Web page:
The rescaled range – or range over standard deviation – analysis was first used by Harold Edwin Hurst when he analyzed the Nile River in the first half of the 20th century. Later on several modifications have been applied to make the analysis more robust and quantitative, especially as determination of the Hurst exponent and pertaining confidence intervals are concerned. We start the package with a collection of methods and options around Hurst analysis.
By now, long memory processes have made it into introductory textbooks on time series and the notion is known to a broad audience. However, only the very basic concepts are touched and as applies to all of statistics, a naive use of only the most common estimators and tests can entail misleading results.
For long memory processes, autocorrelations are not summable. Intermediate memory processes share some properties with the former but have summable autocorrelations. To name but a few challenges when dealing with intermediate and long memory processes, care has to be taken when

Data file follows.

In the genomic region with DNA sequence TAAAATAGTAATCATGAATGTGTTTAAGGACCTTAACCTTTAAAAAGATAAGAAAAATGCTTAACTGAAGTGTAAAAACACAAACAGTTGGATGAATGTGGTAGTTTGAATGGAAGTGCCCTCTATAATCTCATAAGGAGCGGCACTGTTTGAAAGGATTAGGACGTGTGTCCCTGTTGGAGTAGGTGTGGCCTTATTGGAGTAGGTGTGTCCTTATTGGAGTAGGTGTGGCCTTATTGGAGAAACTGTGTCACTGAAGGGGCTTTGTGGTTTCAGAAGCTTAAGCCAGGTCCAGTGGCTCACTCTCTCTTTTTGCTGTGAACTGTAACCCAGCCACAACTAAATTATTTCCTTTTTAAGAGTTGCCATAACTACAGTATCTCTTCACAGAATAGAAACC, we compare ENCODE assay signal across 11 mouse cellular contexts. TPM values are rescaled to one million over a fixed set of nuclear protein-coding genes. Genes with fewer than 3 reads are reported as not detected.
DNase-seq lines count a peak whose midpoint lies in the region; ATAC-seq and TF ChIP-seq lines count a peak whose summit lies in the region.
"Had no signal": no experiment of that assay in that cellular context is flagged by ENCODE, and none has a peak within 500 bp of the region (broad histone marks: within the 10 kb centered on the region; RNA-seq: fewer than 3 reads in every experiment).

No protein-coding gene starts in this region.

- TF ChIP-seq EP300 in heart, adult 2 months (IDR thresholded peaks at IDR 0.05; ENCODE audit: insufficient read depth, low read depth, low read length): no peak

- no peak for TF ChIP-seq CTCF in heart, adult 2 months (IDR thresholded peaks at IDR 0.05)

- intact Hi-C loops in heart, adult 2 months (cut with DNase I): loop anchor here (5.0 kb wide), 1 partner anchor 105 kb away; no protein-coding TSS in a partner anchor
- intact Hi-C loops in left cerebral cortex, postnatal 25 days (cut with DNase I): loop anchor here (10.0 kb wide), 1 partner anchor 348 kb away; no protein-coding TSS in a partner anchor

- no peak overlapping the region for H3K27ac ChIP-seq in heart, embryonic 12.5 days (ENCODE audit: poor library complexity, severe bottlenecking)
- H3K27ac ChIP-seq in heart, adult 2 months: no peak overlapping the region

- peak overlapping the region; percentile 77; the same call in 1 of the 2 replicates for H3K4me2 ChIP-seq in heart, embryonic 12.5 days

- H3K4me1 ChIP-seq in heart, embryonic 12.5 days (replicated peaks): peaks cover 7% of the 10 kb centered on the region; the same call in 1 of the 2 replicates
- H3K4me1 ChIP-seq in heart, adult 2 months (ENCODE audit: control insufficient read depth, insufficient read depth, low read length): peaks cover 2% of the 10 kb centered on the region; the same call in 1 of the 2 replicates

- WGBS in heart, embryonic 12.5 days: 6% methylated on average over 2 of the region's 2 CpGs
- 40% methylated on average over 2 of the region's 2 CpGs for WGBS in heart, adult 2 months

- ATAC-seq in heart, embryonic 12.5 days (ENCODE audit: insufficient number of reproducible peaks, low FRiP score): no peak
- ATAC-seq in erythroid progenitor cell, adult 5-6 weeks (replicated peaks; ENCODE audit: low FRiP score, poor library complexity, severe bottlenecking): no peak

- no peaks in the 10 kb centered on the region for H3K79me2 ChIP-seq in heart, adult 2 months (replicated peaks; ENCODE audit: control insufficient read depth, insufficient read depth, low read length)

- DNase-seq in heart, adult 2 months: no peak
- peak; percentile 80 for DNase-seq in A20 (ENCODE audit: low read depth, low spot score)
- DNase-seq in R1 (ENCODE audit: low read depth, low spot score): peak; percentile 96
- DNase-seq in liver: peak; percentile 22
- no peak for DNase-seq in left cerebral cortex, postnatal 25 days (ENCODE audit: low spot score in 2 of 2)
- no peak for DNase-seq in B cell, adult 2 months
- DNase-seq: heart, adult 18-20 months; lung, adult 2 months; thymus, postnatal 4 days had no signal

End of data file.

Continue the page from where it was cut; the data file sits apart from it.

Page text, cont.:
- applying asympotic thresholds to tests on series of finite size, as asympotics are sometimes reached only for very long time series, that are unrealistic, e.g. for financial time series;
- separating short memory effects, such as e.g. autoregressive processes with finite order, from long memory effects, as estimators may be heavily biased when short memory is present;
- applying some tests (e.g. the modified rescaled range test) to samples of finite size;
- discerning long memory from structural breaks;
- performing rolling or time varying analysis, as choosing window size is not straight forward.
The package includes a wide variety of time- and frequency domain estimators and tests. Special focus is given to finite size effects as key findings of research or financial analytics may be seriously affected. Accepted simulation techniques in literature are included in the package. Broadly used time series objects are accepted as input and output.